The last two characters of the harem bring more to the table. Mafuyu Kurisu is a teacher and one of the previous tutors for Rizu and Fumino. She is a messy person and often needs to have her room cleaned. She is also very clumsy, and at times finds herself in undesirable, awkward, and embarrassing situations. Her view is that people should follow their talent and that they shouldn't be swayed by emotions, which put her in conflict with Nariyuki Yuiga from the moment they meet. Asumi Kominami is an alumnus of the school who comes much later into the story. She often likes to tease Nariyuki for fun but doesn’t like being at the end of jokes. Especially ones that make fun of her height. The relationships and interactions that these characters have for one another create lots of opportunities for comedic and heart-warming moments. There are also some romantic beats, with each girl getting a “ship-esque” moment with Nariyuki. It is very innocent in its approach as well.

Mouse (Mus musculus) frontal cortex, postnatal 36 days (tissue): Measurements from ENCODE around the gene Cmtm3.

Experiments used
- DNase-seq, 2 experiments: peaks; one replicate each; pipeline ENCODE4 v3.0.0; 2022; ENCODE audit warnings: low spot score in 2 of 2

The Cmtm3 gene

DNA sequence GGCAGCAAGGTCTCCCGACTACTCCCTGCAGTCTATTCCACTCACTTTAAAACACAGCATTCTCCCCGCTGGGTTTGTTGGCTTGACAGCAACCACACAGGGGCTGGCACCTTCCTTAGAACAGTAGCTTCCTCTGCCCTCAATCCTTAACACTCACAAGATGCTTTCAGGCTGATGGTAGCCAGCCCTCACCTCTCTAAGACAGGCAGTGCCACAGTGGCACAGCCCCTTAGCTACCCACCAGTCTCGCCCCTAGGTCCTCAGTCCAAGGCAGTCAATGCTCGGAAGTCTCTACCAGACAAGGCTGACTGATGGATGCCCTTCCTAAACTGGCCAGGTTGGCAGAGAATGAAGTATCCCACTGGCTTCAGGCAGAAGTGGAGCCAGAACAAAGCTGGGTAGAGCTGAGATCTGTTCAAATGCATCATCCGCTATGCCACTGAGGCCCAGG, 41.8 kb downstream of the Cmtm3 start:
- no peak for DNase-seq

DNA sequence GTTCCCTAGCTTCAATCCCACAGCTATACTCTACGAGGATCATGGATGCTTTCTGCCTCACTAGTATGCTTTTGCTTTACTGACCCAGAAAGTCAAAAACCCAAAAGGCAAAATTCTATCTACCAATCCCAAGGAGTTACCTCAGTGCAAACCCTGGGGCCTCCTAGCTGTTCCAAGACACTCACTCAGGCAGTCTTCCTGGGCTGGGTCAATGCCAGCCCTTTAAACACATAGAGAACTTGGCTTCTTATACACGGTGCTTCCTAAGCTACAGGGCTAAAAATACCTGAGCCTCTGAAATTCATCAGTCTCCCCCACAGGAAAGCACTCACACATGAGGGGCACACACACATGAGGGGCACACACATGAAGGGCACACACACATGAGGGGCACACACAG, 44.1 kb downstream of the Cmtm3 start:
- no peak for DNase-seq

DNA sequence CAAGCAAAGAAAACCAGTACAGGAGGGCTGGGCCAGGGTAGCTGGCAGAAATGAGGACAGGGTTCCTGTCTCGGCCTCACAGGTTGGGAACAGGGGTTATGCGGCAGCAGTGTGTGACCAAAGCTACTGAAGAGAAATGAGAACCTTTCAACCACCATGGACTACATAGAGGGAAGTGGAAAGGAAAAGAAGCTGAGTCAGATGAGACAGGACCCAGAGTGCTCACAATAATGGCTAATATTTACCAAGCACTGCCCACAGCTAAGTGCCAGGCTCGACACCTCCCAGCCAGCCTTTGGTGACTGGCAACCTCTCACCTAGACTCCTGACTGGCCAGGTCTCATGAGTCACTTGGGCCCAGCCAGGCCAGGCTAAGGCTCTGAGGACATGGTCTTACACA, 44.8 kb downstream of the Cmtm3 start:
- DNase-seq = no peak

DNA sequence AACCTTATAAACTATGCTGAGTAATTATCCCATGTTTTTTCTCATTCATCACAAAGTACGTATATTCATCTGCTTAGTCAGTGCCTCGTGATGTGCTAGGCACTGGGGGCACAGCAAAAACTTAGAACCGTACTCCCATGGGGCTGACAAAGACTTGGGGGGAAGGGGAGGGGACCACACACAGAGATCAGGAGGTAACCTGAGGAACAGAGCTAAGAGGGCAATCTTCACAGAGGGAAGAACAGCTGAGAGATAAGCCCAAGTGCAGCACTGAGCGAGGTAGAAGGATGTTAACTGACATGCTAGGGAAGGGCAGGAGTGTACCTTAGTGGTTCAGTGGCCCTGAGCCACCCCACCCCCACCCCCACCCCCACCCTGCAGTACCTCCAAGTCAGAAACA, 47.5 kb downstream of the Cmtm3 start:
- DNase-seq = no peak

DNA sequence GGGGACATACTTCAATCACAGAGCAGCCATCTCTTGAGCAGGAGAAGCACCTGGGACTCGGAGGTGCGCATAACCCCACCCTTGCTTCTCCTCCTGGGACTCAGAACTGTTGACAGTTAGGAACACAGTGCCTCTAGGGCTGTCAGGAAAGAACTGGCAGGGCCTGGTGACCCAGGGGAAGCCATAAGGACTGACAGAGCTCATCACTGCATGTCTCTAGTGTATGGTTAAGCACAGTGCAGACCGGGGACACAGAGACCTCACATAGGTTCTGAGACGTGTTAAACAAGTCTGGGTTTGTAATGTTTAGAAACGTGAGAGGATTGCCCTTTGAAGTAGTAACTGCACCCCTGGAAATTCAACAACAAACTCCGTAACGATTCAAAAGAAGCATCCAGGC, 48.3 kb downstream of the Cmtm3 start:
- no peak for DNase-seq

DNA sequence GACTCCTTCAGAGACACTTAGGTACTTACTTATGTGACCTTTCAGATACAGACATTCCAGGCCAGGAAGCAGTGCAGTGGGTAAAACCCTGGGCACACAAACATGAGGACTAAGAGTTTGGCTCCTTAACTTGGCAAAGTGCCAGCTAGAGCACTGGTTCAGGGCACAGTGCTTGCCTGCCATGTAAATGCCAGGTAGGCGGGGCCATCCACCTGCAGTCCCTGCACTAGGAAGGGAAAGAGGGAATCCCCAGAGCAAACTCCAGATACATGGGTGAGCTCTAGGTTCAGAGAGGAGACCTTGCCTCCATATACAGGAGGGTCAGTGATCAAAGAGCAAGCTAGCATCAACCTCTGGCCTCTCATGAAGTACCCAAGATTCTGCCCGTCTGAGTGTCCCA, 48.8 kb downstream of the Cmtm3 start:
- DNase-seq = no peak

Studio Silver and Arvo Animation combine to adapt Bokuben. I quite like the characters' designs, they are distinct enough to be memorable and stand out, without feeling overdone for the sake of uniqueness. Their appearances manage to reinforce their personality without feeling forced. Personally, Uraka’s design is like a bottle of Ciroc Mango to me—sweet and smooth. Especially her tan lines, more evidence that she is the best girl. The overall production values for the series aren't the best but does shine in moments. The limited animation injects plenty of personality and life into the characters, but rather flat in other places. The visuals gags are pretty hilarious and well-timed but it can be pretty heavy with the big, floating chibi-head art for a number of sequences. Pretty colors, great voice acting, lively soundtrack—all standard stuff for a romcom harem series. OP "Seishun Seminar” and ED "Never Give It Up!!" are done by Study.